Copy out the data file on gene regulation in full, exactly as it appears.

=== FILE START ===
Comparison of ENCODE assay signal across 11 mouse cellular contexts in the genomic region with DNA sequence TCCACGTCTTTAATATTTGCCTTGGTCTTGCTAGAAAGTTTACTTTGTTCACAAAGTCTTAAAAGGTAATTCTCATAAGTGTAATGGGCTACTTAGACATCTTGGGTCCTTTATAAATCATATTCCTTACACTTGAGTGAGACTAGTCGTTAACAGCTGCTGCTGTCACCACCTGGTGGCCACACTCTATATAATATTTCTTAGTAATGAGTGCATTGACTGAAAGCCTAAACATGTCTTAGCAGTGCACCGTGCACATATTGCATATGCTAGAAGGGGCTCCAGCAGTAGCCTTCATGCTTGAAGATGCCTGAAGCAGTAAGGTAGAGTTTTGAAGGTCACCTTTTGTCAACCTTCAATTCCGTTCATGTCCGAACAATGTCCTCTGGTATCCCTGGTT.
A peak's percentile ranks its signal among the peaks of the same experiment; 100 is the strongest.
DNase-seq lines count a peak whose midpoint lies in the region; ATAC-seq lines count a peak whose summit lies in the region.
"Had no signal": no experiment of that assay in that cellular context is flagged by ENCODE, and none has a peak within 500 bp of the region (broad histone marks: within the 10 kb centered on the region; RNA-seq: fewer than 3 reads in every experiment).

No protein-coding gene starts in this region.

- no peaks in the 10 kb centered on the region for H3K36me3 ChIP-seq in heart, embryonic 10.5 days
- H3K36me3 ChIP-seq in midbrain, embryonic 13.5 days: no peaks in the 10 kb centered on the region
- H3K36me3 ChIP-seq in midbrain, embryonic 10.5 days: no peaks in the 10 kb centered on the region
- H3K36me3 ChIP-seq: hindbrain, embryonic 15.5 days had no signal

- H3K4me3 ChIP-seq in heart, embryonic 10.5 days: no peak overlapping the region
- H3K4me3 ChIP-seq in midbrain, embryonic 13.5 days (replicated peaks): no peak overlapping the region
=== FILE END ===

Comparison of ENCODE assay signal across 11 mouse cellular contexts in the genomic region with DNA sequence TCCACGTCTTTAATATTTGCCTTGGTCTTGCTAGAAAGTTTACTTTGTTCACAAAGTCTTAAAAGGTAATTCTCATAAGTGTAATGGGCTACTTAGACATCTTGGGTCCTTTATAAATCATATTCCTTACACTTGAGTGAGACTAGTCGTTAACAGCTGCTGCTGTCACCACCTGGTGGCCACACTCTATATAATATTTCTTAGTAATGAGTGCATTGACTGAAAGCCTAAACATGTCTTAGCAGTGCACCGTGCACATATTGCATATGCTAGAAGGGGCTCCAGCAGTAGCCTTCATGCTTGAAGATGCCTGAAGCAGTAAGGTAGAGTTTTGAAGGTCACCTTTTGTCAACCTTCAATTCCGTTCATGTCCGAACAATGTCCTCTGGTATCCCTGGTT.
A peak's percentile ranks its signal among the peaks of the same experiment; 100 is the strongest.
DNase-seq lines count a peak whose midpoint lies in the region; ATAC-seq lines count a peak whose summit lies in the region.
"Had no signal": no experiment of that assay in that cellular context is flagged by ENCODE, and none has a peak within 500 bp of the region (broad histone marks: within the 10 kb centered on the region; RNA-seq: fewer than 3 reads in every experiment).

No protein-coding gene starts in this region.

- no peaks in the 10 kb centered on the region for H3K36me3 ChIP-seq in heart, embryonic 10.5 days
- H3K36me3 ChIP-seq in midbrain, embryonic 13.5 days: no peaks in the 10 kb centered on the region
- H3K36me3 ChIP-seq in midbrain, embryonic 10.5 days: no peaks in the 10 kb centered on the region
- H3K36me3 ChIP-seq: hindbrain, embryonic 15.5 days had no signal

- H3K4me3 ChIP-seq in heart, embryonic 10.5 days: no peak overlapping the region
- H3K4me3 ChIP-seq in midbrain, embryonic 13.5 days (replicated peaks): no peak overlapping the region